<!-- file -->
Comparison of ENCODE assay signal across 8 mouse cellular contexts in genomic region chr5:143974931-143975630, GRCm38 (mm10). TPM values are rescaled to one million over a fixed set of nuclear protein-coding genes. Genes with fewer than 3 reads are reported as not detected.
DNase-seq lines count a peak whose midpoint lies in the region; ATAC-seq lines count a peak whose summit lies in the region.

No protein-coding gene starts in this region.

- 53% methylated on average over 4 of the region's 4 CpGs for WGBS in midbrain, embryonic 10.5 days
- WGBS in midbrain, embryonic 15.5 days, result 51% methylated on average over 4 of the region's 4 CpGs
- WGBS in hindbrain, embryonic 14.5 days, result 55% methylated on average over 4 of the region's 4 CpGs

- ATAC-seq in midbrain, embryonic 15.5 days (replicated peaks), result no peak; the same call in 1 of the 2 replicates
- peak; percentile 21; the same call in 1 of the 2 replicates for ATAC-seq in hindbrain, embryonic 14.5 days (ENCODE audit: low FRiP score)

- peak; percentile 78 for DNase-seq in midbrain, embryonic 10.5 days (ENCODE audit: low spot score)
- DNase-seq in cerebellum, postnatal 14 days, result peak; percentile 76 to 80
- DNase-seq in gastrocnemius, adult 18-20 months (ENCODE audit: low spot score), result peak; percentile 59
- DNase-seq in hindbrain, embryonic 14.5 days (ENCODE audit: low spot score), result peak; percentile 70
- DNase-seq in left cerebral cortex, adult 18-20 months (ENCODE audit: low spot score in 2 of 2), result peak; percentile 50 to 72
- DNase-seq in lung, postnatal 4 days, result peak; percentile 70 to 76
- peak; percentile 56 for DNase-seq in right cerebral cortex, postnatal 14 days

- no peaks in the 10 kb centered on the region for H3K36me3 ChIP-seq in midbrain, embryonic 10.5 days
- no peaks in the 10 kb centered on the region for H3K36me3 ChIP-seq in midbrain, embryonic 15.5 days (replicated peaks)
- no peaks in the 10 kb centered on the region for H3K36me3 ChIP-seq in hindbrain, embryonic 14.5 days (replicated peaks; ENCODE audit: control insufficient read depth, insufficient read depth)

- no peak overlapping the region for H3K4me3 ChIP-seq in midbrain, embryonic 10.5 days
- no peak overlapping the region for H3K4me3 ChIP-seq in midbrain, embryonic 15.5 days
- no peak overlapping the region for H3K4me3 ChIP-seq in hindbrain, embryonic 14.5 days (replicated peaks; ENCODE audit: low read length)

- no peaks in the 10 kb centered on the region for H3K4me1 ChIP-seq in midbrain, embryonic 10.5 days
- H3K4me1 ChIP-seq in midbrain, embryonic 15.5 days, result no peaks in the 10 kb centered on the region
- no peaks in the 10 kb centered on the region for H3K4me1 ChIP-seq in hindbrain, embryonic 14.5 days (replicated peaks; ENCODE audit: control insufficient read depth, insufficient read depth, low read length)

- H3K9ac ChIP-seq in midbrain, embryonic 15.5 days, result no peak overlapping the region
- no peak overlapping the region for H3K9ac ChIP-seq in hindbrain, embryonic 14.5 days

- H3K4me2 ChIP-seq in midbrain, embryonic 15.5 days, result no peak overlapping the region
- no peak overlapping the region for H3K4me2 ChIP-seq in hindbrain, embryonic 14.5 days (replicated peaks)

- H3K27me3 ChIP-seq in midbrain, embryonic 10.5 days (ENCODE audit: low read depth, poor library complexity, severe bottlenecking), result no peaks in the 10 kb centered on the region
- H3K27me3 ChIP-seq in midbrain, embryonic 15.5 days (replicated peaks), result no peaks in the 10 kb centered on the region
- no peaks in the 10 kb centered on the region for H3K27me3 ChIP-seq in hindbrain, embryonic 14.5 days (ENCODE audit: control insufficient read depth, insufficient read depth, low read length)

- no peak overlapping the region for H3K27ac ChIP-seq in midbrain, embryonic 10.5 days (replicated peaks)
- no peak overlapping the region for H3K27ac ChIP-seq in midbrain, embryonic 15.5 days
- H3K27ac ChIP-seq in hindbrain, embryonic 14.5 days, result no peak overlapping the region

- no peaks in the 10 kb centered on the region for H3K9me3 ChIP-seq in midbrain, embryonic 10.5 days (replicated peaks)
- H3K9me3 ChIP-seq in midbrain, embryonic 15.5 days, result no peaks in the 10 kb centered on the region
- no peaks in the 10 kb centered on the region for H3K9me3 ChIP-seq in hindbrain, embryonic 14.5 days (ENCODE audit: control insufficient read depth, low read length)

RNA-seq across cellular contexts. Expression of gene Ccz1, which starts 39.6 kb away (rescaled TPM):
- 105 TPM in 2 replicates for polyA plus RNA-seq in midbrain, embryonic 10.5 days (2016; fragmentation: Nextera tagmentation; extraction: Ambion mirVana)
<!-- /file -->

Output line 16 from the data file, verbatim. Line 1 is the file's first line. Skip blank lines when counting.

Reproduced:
- no peaks in the 10 kb centered on the region for H3K36me3 ChIP-seq in midbrain, embryonic 10.5 days